As January ushers in another year, it is the perfect time for both looking back - and looking forward. 

On the 15th we celebrate Martin Luther King, Jr. Day -- America's holiday honoring one of our most influential and iconic leaders of the civil rights movement. This holiday was proposed 4 days after his death in 1968...and was passed by Congress in 1983, reminding us that great achievements take time, determination and refusal to give up. 

Martin Luther King never gave up - and for his lifetime of service and dedication to the American Civil Rights Movement he was awarded the Nobel Peace Prize. Though assassinated on April 4, 1968 in Memphis Tennessee on the balcony of the Lorraine Motel - his legacy lives on.  The site is now home to the National Civil Right Museum.

Looking forward - Plan to attend the 29th Annual Dr. Martin Luther King, Jr. Birthday Celebration at the First Methodist 
Church of Media, at State and Lemon Streets on January 14th.
First Methodist Church of Media, PA

  • It starts at 3:45pm and honors the life and work of Dr. King
  • Keynote Speaker is Laurie L. Levenson, Esq., Professor of Law and Director of the Center for Legal Advocacy at Loyaloa Law School of Loyola Marymount University. The Professor lectures throughout the country and has been legal commentator for CBS, CNN, ABC, NBC and NPR.
  • The event introduces THE SPIRIT HALL OF FAME: honoring Americans who have lived within the past 100 years, and have walked in the steps Dr. King, emulating his qualities of loyalty, leadership, integrity, honesty, and courage. The first 10 inductees will be announced, accompanied by posters, illustrated and designed by artist George Rothacker, along with bios of each of those selected. A reception will be hosted in Fellowship Hall by the Media Area Unit NAACP following the celebration.

Early coca cola logo and bottle.

Looking back...we use the date of his holiday, January 15th -- to highlight other events that also helped shape, grow or challenge our nation:

•1815: Four British ships capture the USS President – an American frigate that was commanded by Commodore Stephen Decatur during the War of 1812.
•1844: Indiana gives the University of Notre Dame its charter on this day.
•1870: For the first time, a political cartoon shows a donkey as a symbol of the Democratic Party in Harper’s Weekly.
•1889: The Pemberton Medicine Company is incorporated in the city of Atlanta in Georgia on this day. This company would later become the Coca-Cola Company.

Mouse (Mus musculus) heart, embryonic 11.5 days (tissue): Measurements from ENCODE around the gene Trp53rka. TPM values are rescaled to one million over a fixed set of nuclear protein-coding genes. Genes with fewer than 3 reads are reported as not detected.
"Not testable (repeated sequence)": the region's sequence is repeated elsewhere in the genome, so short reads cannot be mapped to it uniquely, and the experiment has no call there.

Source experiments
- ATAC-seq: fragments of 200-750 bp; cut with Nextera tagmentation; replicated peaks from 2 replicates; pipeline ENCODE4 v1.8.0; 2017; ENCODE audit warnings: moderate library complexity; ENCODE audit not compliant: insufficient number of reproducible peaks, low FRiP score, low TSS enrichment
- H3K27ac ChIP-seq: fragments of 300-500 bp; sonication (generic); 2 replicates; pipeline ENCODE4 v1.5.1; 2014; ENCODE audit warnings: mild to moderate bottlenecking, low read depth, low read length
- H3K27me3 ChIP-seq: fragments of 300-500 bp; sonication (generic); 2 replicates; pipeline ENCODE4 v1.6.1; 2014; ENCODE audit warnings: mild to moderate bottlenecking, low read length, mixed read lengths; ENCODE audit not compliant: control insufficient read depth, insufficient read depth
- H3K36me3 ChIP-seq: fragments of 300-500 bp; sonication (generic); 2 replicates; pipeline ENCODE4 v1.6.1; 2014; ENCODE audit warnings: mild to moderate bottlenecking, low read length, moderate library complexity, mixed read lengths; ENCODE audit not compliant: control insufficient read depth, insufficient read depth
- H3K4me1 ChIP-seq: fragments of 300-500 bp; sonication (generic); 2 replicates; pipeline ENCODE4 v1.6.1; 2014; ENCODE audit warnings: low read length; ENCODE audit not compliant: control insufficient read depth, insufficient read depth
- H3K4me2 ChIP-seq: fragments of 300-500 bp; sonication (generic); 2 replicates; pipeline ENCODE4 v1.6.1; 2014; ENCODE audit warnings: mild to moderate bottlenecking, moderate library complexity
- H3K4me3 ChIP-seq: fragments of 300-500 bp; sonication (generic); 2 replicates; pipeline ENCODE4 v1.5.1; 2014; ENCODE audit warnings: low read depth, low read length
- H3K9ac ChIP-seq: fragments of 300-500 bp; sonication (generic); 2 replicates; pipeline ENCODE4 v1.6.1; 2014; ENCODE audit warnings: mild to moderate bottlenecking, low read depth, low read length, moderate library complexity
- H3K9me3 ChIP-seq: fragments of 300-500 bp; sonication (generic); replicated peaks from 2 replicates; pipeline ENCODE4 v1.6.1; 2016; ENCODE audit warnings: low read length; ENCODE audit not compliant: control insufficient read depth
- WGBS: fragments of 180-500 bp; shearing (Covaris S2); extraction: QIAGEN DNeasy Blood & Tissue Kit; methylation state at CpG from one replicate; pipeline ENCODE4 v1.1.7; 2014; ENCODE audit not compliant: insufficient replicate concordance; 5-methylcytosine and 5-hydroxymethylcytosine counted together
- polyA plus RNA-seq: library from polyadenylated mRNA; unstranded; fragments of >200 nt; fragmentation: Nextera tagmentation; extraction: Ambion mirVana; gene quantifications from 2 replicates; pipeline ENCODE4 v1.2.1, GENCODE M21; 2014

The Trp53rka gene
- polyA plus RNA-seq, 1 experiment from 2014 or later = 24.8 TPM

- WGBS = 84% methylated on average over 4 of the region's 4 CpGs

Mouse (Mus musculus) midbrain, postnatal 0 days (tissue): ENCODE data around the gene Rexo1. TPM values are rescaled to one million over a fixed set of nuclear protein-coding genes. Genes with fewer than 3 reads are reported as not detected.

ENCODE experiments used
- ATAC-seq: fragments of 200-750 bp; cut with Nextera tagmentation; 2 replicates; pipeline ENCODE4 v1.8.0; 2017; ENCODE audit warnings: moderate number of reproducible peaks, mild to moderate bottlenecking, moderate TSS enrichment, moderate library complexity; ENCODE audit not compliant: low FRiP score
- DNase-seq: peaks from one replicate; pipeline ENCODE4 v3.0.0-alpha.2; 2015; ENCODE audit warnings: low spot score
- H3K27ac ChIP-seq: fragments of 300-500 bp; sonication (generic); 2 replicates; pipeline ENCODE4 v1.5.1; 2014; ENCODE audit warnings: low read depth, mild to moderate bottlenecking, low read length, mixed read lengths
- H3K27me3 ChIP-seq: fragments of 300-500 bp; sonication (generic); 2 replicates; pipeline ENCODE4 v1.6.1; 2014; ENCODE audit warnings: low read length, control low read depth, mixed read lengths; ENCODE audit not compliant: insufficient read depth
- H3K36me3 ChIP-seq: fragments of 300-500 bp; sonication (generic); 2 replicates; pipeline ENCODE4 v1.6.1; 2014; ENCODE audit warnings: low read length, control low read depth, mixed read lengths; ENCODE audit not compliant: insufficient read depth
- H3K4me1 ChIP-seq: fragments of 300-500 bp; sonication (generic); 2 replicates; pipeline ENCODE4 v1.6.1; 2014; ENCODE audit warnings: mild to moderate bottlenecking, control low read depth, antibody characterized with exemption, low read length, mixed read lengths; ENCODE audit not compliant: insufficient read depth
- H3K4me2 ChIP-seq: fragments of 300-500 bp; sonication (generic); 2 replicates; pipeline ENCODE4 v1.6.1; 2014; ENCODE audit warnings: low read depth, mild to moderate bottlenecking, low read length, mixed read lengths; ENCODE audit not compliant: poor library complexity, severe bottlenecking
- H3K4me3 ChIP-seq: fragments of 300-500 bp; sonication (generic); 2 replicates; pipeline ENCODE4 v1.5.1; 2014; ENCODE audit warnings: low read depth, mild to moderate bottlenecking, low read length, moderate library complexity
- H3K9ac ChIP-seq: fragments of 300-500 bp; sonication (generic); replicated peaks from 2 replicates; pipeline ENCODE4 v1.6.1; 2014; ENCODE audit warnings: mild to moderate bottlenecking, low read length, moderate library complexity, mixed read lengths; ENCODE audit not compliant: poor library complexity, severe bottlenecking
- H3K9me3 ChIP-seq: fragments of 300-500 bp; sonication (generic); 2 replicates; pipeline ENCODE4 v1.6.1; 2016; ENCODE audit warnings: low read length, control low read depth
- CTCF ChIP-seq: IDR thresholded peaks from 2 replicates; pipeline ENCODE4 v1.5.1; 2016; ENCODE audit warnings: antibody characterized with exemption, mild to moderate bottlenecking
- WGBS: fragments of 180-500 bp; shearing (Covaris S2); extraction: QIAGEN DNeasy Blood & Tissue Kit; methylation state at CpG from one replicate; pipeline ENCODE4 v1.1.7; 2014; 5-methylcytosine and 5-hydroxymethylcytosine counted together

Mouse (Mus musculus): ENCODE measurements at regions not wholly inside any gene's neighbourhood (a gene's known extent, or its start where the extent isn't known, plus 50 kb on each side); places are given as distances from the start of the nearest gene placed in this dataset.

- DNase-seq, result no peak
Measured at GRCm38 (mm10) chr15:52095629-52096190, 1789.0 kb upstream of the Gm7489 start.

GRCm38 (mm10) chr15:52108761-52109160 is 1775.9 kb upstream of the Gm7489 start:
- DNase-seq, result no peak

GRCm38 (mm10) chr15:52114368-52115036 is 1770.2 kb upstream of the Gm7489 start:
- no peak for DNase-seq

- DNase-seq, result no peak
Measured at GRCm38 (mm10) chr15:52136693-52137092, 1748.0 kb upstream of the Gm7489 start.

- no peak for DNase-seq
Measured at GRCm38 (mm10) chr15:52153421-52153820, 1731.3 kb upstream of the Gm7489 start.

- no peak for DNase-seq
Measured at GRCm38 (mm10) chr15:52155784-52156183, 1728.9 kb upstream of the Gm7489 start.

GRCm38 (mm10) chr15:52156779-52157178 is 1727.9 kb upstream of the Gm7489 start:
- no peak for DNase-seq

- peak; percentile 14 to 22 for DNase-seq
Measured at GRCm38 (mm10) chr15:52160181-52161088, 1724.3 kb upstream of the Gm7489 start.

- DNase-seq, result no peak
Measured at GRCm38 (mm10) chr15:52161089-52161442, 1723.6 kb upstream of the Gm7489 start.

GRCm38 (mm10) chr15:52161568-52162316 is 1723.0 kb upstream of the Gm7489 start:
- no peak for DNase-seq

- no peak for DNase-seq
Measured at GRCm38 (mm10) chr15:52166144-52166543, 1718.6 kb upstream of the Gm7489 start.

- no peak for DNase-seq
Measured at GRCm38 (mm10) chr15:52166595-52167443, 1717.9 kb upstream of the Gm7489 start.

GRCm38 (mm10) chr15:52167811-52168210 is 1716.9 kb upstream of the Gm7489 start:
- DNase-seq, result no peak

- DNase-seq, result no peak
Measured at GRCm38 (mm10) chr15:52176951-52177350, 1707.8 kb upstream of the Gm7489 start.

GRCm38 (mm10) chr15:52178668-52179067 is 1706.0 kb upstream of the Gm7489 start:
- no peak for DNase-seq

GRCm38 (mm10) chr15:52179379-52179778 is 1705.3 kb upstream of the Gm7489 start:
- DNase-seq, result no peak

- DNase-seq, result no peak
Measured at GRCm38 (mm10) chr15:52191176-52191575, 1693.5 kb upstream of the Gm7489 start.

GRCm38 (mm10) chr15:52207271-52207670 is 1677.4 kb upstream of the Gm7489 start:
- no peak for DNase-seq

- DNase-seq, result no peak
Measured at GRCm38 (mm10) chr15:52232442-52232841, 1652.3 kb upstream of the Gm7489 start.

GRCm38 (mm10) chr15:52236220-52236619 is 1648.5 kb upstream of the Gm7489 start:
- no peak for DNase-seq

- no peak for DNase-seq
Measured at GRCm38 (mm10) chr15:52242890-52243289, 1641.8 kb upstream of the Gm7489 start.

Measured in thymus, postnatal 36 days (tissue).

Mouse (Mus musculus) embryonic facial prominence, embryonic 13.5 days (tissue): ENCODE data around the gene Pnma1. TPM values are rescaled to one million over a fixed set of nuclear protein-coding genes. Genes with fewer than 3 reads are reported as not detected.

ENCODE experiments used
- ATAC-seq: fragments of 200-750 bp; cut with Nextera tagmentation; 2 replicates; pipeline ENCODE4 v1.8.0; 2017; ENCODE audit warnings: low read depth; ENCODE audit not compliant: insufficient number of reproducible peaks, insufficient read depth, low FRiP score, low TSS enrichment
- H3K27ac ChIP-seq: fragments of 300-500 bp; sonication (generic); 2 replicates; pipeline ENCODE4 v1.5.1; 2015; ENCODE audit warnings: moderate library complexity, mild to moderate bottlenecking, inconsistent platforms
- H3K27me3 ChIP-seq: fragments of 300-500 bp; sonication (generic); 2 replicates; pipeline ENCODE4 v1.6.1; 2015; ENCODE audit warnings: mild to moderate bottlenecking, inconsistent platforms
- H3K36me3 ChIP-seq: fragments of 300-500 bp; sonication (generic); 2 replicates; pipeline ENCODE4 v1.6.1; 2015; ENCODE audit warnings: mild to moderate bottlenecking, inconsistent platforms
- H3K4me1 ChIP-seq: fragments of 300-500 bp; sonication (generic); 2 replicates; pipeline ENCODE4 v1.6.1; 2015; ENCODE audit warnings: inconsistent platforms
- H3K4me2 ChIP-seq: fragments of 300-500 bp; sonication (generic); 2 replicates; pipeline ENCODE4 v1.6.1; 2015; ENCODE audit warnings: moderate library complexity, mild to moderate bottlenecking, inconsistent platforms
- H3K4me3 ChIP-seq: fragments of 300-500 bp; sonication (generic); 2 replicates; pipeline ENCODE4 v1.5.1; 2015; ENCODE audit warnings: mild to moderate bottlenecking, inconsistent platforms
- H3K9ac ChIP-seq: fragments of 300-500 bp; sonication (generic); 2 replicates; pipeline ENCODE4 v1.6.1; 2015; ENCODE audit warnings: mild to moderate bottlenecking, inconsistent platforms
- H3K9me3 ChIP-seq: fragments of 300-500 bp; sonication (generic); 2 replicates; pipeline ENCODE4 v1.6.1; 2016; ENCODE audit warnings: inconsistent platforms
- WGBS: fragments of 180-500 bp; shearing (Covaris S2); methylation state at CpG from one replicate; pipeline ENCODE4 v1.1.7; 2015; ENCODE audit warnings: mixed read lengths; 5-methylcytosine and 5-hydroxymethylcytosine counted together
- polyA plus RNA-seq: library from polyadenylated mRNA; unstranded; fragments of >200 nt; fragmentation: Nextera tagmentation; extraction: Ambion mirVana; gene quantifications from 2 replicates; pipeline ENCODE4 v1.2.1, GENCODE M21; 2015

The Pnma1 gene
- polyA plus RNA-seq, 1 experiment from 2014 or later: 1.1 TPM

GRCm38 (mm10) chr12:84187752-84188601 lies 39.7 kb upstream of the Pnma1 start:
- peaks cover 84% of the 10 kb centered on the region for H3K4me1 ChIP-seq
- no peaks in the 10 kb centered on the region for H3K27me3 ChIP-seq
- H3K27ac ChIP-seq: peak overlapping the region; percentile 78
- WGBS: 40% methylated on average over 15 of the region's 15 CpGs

•1892: The rules to the game of basketball are published by James Naismith on this day.
•1910: Construction on the highest dam in the world – at least at the time – finishes when the Buffalo Bill Dam located in Wyoming is finished. It was named after the famous Wild West Figure Wm. "Buffalo Bill" Cody who owned much of the land now covered by the reservoir. 

Buffalo Bill Dam in Wyoming
•1919: Twenty-one people are killed and another one hundred and fifty are wounded when a wave of molasses suddenly escapes from an exploding storage tank and floods down through the streets of Boston in Massachusetts.
•1936: The first all-glass building – constructed for the Owens-Illinois Glass Company – is finished on this day in Toledo, Ohio.
•1943: Dedication ceremonies for the Pentagon are held in Arlington, Virginia.
•1947: The dismembered corpse of Elizabeth Short is discovered in Los Angeles. The murder would be known as the Black Dahlia Murder Case.
Soyuz 5 Astronaut Patch
•1967: Super Bowl 1 is played in L.A. In this first super bowl game, the Kansas City Chiefs are defeated by the Green Bay Packers. The final score is 35-10.
•1969: The Soyuz 5 is launched by the Soviet Union, which docked with Soyuz 4 in orbit. It was the first-ever docking of two manned spacecraft of any nation, and the first-ever transfer of crew from one space vehicle to another of any nation – two months before the US Apollo 9 mission performed the first ever internal crew transfer.
•1976: The 45-year old woman who attempted to assassinate U.S President Gerald Ford is given a life sentence. In 2007, she was paroled from prison after serving 32-years.